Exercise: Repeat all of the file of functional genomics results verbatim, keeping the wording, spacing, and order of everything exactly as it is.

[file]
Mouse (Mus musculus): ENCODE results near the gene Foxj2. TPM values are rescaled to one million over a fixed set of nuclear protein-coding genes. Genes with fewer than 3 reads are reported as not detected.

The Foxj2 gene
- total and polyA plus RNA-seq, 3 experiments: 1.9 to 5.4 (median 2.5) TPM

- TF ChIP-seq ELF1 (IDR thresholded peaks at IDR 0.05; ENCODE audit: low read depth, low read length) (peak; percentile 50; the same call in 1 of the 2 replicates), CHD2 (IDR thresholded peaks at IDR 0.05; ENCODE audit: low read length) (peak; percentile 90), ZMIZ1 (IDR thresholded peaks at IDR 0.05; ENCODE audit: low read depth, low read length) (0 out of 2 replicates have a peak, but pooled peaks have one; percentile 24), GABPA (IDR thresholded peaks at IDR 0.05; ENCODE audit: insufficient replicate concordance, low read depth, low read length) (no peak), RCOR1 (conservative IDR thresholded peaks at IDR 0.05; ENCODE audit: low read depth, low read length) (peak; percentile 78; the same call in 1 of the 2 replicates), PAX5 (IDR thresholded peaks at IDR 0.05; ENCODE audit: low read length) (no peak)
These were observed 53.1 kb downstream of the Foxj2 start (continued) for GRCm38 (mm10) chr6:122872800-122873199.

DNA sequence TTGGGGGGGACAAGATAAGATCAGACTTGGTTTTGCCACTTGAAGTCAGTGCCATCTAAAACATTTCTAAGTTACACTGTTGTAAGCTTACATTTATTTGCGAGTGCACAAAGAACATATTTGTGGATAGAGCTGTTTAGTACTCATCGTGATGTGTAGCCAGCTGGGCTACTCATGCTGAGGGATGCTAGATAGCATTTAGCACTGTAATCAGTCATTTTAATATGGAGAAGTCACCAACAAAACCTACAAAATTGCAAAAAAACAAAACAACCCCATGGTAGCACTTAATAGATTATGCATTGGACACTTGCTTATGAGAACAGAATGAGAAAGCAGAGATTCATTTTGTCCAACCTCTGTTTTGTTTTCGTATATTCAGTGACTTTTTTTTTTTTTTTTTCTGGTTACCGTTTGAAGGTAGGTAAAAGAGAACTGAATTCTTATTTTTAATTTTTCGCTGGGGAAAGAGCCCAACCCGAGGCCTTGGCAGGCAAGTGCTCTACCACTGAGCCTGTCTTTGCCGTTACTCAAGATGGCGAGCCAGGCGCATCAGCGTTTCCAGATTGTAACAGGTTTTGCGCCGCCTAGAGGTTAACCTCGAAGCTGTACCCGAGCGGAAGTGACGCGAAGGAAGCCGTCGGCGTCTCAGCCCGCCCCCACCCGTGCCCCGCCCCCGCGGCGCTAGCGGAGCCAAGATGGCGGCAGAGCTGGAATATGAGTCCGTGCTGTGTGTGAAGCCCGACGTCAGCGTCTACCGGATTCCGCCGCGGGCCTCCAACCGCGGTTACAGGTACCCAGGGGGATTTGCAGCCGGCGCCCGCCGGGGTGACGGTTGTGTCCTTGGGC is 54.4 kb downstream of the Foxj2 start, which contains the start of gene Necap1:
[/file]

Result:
Mouse (Mus musculus): ENCODE results near the gene Foxj2. TPM values are rescaled to one million over a fixed set of nuclear protein-coding genes. Genes with fewer than 3 reads are reported as not detected.

The Foxj2 gene
- total and polyA plus RNA-seq, 3 experiments: 1.9 to 5.4 (median 2.5) TPM

- TF ChIP-seq ELF1 (IDR thresholded peaks at IDR 0.05; ENCODE audit: low read depth, low read length) (peak; percentile 50; the same call in 1 of the 2 replicates), CHD2 (IDR thresholded peaks at IDR 0.05; ENCODE audit: low read length) (peak; percentile 90), ZMIZ1 (IDR thresholded peaks at IDR 0.05; ENCODE audit: low read depth, low read length) (0 out of 2 replicates have a peak, but pooled peaks have one; percentile 24), GABPA (IDR thresholded peaks at IDR 0.05; ENCODE audit: insufficient replicate concordance, low read depth, low read length) (no peak), RCOR1 (conservative IDR thresholded peaks at IDR 0.05; ENCODE audit: low read depth, low read length) (peak; percentile 78; the same call in 1 of the 2 replicates), PAX5 (IDR thresholded peaks at IDR 0.05; ENCODE audit: low read length) (no peak)
These were observed 53.1 kb downstream of the Foxj2 start (continued) for GRCm38 (mm10) chr6:122872800-122873199.

DNA sequence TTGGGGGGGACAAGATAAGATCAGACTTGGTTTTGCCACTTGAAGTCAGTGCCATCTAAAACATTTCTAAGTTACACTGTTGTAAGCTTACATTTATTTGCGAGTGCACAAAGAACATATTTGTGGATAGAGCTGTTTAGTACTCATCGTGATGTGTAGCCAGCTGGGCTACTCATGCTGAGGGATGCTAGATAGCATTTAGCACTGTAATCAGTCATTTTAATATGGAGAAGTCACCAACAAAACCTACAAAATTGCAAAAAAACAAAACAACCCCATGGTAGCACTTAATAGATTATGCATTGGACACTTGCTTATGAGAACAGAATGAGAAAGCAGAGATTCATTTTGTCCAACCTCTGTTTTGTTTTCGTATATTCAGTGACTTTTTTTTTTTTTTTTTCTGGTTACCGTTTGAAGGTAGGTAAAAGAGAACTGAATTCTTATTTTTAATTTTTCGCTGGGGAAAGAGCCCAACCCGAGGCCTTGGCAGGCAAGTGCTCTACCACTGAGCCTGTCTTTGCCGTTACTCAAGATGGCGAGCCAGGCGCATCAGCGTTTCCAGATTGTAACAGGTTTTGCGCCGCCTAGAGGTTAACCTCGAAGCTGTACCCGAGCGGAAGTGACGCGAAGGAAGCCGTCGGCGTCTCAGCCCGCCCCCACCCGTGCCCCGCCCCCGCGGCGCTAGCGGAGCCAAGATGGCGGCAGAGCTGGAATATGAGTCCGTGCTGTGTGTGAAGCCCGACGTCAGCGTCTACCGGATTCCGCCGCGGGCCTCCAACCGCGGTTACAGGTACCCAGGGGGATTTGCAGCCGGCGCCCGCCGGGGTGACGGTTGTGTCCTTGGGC is 54.4 kb downstream of the Foxj2 start, which contains the start of gene Necap1: